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David Hamilton: The Kingsto...Embedded video
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Having written “The Rising of Puanga” in 2012 for Grammar Virtuosi which used unusual playing techniques and a generally impressionistic texture, the request in 2013 was for a rhythmic piece. Honegger’s “Pacific 231” was mentioned as the kind of piece which might be taken as model. I gave thought to a New Zealand equivalent, and the Kingston Flyer sprang to mind.
The steam train service to Kingston began in 1878 in response to the discovery of gold in the lower South Island. From the 1890s to the 1950s the train ran from Kingston to Gore and Kingston to Invercargill. However buses began to replace the services, with trains finally ceasing service in 1957. In the early 1970s it was decided to preserve the train journey over part of the original track, and a service from Kingston to Lumsden ran through that decade. The current trip is a 14km journey from Kingston to Fairlight, and runs over the summer months.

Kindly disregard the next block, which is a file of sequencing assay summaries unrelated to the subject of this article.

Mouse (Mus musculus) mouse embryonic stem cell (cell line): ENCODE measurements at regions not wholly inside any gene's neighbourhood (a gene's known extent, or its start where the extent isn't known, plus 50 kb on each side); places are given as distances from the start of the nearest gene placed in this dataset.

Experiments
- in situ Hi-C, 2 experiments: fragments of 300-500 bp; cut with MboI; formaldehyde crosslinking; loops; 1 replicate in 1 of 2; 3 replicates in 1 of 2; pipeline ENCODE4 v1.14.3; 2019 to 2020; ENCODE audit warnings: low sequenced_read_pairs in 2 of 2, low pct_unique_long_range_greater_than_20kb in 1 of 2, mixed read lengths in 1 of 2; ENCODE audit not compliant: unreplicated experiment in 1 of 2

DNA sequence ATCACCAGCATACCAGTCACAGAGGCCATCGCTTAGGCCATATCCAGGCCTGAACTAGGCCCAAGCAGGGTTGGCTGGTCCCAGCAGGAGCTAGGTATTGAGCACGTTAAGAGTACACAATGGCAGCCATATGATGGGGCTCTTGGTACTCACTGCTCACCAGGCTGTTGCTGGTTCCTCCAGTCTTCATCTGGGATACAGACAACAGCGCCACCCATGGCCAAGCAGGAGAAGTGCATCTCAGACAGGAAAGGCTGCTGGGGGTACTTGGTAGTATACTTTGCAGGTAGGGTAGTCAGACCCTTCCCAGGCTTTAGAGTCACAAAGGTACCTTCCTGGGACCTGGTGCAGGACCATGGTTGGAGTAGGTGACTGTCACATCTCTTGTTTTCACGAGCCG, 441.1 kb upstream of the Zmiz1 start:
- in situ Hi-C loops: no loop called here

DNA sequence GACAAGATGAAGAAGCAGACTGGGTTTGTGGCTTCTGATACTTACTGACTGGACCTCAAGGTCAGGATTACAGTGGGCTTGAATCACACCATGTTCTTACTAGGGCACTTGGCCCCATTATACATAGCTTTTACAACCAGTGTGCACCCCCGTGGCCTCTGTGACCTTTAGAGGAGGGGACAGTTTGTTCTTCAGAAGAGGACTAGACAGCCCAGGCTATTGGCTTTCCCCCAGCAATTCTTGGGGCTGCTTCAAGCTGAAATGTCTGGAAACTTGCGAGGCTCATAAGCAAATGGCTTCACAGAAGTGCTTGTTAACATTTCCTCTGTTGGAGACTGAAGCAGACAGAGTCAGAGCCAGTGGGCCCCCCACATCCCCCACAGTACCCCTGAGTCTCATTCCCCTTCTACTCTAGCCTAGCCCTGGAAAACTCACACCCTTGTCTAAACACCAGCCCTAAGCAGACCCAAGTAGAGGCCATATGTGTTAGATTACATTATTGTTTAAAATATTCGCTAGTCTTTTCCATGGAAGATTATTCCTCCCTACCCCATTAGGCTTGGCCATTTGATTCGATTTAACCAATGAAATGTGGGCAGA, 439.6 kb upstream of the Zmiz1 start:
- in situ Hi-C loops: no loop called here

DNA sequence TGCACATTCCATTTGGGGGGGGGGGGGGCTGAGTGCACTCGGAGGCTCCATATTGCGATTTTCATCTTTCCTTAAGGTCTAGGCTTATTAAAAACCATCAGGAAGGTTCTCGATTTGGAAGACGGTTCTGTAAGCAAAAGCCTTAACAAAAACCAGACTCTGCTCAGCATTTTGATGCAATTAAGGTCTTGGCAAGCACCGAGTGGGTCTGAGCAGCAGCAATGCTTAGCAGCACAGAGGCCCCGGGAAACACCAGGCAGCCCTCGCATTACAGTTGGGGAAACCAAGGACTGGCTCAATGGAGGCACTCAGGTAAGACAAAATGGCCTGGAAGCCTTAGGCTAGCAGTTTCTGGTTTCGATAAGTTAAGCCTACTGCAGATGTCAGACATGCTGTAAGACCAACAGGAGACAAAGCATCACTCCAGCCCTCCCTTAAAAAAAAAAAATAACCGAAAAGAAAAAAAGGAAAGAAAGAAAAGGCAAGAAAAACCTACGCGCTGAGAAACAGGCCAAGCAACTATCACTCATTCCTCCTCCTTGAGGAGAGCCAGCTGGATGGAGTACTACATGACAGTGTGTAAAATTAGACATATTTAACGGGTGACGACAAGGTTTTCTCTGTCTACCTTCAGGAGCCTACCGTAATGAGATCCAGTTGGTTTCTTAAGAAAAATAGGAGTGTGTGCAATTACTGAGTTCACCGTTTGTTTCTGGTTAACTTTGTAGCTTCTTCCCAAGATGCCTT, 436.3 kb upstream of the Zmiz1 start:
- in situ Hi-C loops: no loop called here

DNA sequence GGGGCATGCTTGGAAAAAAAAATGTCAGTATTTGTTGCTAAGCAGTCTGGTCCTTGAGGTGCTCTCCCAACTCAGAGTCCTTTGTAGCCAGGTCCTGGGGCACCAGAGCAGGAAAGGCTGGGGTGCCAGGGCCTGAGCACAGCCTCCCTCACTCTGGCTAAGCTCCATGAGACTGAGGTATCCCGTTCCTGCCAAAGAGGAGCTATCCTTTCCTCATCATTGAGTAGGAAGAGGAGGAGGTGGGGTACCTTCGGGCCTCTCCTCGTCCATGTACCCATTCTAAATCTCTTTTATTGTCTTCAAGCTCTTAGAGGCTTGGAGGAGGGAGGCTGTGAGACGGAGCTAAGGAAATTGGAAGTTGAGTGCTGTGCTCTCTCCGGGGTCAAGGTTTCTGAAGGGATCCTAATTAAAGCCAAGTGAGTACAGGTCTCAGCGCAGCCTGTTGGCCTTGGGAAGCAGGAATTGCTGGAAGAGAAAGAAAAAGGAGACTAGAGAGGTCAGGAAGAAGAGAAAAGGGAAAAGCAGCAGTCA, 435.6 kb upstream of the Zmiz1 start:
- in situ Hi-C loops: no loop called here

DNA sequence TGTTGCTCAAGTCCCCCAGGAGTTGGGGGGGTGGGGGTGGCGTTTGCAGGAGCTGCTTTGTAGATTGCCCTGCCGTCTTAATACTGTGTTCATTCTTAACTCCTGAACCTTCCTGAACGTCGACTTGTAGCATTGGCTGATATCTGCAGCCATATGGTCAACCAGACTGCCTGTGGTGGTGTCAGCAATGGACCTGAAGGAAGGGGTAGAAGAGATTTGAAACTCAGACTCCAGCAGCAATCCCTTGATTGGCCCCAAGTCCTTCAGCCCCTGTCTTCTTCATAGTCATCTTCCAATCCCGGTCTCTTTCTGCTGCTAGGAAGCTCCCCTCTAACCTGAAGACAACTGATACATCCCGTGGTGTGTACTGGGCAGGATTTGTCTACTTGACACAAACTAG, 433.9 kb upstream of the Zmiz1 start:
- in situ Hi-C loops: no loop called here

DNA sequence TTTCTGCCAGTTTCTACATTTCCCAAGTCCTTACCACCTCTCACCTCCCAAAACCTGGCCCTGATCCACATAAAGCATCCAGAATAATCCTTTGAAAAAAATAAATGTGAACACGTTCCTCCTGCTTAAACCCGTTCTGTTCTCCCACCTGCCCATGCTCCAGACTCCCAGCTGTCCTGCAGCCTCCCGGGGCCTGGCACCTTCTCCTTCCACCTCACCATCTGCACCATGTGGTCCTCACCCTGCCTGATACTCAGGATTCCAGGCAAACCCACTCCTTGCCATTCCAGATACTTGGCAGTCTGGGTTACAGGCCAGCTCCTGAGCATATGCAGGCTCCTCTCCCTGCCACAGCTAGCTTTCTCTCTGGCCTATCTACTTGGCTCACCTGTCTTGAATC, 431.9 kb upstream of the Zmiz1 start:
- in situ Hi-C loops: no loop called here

The Kingston Flyer starts with the sound of the steam escaping from the boiler as the train begins its journey. Gradually the train gathers speed and is soon rushing through the countryside. The underpinning train rhythms in the lower strings and piano pay homage to the famous little train of Brazilian composer Villa-Lobos who created the quintessential musical train journey. There is an important soloistic part for cello in the work, although most of the players get some important melodic material. Throughout the work, the music is highly rhythmic, slowing only once – perhaps to negotiate a steep incline or a sharp bend. Finally the train arrives at its destination and the music ends much as it began, with the sounds of steam.
Written for Auckland Grammar School chamber orchestra "Grammar Virtuosi" and their Head of Music and conductor Stuart Sherwood.